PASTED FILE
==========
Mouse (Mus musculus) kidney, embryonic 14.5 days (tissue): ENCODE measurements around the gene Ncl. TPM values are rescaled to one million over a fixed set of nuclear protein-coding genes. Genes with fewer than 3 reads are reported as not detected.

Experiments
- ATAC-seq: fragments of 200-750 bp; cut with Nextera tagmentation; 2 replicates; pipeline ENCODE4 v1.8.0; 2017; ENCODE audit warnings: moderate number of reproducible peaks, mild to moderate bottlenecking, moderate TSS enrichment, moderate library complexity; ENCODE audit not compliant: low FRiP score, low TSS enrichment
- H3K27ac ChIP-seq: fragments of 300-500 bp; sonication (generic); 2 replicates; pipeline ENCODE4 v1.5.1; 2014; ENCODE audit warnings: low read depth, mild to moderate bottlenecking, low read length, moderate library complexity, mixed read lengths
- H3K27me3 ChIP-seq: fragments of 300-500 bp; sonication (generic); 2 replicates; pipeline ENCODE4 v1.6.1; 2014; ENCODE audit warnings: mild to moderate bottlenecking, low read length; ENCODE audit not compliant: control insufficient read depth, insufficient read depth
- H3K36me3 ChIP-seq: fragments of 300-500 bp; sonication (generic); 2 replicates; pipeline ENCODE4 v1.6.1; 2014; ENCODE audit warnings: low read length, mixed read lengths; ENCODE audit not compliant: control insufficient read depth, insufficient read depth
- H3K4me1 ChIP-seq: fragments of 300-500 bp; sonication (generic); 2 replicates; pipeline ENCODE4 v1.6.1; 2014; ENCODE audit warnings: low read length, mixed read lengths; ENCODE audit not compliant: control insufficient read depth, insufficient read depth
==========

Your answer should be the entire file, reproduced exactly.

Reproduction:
Mouse (Mus musculus) kidney, embryonic 14.5 days (tissue): ENCODE measurements around the gene Ncl. TPM values are rescaled to one million over a fixed set of nuclear protein-coding genes. Genes with fewer than 3 reads are reported as not detected.

Experiments
- ATAC-seq: fragments of 200-750 bp; cut with Nextera tagmentation; 2 replicates; pipeline ENCODE4 v1.8.0; 2017; ENCODE audit warnings: moderate number of reproducible peaks, mild to moderate bottlenecking, moderate TSS enrichment, moderate library complexity; ENCODE audit not compliant: low FRiP score, low TSS enrichment
- H3K27ac ChIP-seq: fragments of 300-500 bp; sonication (generic); 2 replicates; pipeline ENCODE4 v1.5.1; 2014; ENCODE audit warnings: low read depth, mild to moderate bottlenecking, low read length, moderate library complexity, mixed read lengths
- H3K27me3 ChIP-seq: fragments of 300-500 bp; sonication (generic); 2 replicates; pipeline ENCODE4 v1.6.1; 2014; ENCODE audit warnings: mild to moderate bottlenecking, low read length; ENCODE audit not compliant: control insufficient read depth, insufficient read depth
- H3K36me3 ChIP-seq: fragments of 300-500 bp; sonication (generic); 2 replicates; pipeline ENCODE4 v1.6.1; 2014; ENCODE audit warnings: low read length, mixed read lengths; ENCODE audit not compliant: control insufficient read depth, insufficient read depth
- H3K4me1 ChIP-seq: fragments of 300-500 bp; sonication (generic); 2 replicates; pipeline ENCODE4 v1.6.1; 2014; ENCODE audit warnings: low read length, mixed read lengths; ENCODE audit not compliant: control insufficient read depth, insufficient read depth